Jun 7, 2006 (CIDRAP News) – Vical Inc., San Diego, announced today it would receive early access to $2.6 million in government funds to help it complete preclinical development of a DNA vaccine for avian influenza.
Last September the National Institute of Allergy and Infectious Diseases (NIAID) awarded the company a $2.9 million challenge grant to develop the vaccine. In May the company reported the vaccine had protected mice and ferrets against a highly virulent strain of H5N1 avian flu virus and had protected mice against multiple human flu strains.
On the basis of those results, the National Institutes of Health notified Vical that it had achieved the second milestone required under the challenge grant, the company said in a news release today.
The new funds will be used to finish preclinical work on the vaccine and apply to the US Food and Drug Administration for permission to launch a phase 1 clinical trial, the company reported. The firm is seeking additional funds to support the phase 1 trial.
DNA vaccines use small pieces of the target pathogen's genetic material instead of a killed or weakened form of the whole pathogen. Vical says it makes DNA vaccines with simple bacterial fermentation methods that may allow rapid production of large amounts.
David C. Klaslow, MD, Vical's chief scientific officer, said the company's DNA flu vaccines "have performed remarkably well in animal challenge studies, and this accelerated access to funding allows us to move forward ahead of our original schedule, which is quite important given the imminent threat posed by pandemic influenza."
The company has been collaborating with St. Jude Children's Research Hospital in Memphis in the early development of the DNA flu vaccines. In reporting the results of animal experiments last month, the company said its three-component vaccine fully protected mice and ferrets against death and weight loss after exposure to an H5N1 virus, whereas animals that received a control vaccine all died. The three-component vaccine targeted one of the virus's variable surface proteins and two conserved, or stable, core proteins, the company said.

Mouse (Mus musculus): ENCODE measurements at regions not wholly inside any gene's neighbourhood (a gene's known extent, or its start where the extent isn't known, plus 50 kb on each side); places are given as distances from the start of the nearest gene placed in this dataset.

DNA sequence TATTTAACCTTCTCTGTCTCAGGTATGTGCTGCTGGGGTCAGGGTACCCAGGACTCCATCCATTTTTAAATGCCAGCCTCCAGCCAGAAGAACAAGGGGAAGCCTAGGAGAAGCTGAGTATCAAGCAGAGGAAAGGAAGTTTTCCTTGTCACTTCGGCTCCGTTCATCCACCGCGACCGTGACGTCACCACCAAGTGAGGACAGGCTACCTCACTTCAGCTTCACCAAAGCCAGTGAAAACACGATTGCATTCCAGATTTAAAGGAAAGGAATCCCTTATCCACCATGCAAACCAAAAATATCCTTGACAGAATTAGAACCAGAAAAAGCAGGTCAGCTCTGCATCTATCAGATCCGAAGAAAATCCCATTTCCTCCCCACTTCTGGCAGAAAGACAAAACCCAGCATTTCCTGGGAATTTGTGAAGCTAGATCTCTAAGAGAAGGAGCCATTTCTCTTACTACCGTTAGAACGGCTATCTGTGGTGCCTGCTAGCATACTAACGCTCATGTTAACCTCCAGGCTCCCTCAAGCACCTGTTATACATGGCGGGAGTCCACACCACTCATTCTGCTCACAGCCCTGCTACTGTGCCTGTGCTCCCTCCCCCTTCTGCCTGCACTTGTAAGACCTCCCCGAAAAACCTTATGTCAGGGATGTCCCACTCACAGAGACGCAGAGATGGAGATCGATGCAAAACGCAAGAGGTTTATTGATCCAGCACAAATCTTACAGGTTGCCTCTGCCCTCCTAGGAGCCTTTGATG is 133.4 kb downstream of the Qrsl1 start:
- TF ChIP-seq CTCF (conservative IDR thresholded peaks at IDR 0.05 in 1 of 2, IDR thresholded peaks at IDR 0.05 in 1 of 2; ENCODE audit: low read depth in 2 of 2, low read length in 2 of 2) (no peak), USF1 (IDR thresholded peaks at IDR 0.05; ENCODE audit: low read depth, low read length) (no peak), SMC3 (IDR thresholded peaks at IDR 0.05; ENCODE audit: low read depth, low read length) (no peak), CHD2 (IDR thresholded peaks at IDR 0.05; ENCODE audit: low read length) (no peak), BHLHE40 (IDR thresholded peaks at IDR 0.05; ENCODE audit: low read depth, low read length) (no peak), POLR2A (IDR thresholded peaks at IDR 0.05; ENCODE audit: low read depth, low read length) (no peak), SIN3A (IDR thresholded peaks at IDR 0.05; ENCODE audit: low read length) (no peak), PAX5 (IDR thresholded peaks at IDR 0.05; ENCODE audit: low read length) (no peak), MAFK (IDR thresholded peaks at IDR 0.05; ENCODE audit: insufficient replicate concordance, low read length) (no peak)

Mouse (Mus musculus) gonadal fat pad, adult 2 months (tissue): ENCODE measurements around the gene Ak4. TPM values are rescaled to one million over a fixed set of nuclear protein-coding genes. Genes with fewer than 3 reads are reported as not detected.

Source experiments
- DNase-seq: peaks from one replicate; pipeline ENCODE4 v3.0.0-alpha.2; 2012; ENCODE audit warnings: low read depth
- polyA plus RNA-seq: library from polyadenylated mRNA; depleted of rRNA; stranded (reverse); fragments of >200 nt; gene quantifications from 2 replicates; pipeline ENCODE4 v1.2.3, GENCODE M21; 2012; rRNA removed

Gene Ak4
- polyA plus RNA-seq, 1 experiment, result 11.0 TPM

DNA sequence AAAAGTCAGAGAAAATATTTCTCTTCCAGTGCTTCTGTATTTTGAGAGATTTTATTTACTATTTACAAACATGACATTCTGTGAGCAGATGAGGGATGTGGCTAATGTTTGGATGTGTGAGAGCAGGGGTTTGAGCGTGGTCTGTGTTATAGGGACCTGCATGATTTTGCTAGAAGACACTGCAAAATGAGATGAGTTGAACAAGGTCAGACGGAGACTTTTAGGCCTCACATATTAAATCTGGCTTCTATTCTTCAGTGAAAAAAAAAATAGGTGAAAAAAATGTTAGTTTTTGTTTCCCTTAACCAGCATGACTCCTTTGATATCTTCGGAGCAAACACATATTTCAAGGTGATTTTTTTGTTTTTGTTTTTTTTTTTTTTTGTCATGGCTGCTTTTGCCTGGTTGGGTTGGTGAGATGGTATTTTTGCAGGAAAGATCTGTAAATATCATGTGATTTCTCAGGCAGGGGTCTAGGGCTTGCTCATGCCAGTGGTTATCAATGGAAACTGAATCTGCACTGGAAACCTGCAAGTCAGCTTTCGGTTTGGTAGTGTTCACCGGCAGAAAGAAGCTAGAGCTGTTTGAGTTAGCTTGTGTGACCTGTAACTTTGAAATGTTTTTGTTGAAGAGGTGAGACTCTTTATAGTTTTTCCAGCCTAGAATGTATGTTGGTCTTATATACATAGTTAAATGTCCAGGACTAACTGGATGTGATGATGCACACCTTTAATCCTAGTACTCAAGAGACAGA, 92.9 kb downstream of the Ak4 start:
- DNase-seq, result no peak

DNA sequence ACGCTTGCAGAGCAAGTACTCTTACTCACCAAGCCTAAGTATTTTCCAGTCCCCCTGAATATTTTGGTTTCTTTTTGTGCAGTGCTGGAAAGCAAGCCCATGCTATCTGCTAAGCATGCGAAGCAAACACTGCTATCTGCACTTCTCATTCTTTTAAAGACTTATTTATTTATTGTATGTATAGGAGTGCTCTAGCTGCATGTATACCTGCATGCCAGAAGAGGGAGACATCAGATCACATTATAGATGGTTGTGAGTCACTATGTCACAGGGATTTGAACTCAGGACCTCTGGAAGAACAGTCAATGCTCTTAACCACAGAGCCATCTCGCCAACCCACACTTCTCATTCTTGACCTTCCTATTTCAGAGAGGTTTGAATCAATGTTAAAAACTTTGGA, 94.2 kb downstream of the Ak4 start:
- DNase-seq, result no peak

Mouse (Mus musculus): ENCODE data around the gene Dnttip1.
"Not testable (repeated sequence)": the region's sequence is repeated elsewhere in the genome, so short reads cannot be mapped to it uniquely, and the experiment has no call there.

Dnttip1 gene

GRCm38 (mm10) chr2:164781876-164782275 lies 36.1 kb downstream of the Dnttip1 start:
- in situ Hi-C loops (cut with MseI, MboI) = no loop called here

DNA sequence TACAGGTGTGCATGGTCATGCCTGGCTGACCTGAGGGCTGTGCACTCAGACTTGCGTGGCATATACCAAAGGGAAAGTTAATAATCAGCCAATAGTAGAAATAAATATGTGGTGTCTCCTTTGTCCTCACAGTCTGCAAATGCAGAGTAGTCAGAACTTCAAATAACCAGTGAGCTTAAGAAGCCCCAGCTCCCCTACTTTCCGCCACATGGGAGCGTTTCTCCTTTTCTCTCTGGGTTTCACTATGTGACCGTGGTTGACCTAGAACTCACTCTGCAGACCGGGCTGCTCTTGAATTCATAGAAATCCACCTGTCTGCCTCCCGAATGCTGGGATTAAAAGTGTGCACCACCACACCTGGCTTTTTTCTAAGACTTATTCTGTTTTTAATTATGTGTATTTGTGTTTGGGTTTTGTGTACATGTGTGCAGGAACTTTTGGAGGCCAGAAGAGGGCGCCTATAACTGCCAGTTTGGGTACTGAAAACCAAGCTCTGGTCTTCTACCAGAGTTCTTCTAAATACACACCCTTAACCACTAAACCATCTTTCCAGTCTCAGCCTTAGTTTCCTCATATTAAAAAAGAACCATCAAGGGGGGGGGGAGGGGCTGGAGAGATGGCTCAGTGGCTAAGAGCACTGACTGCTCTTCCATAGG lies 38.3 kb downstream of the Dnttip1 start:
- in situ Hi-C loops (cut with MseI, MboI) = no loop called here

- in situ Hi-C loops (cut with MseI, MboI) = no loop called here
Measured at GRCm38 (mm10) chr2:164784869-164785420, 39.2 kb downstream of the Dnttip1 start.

The company also said it tested DNA vaccines targeting only the two conserved viral proteins. In that study, 14 of 16 mice in each of two vaccine groups survived with moderate weight loss. "The study is the first to provide evidence that a vaccine targeting conserved influenza virus proteins without matched surface proteins can provide protection against such a highly virulent H5N1 flu strain," the company said in a May 2 news release.
In addition, the firm said the same vaccine formulation protected animals against two strains of human influenza in a previous study.
"A vaccine that provides cross-protection against more than one strain of flu is important for addressing a pandemic flu threat because it is likely that the H5N1 virus could mutate before it becomes transmissible from human to human," said Richard Webby, PhD, of St Jude Children's Research Hospital, as quoted in a Vical release.
When Vical first announced its NIAID grant last September, it said its goal was "to design a vaccine that could be developed and manufactured quickly and safely, without handling the infectious organism, and stockpiled longer than conventional vaccines."
Jun 2 CIDRAP News story "Epidermal DNA flu vaccine shows promise in phase 1 trial"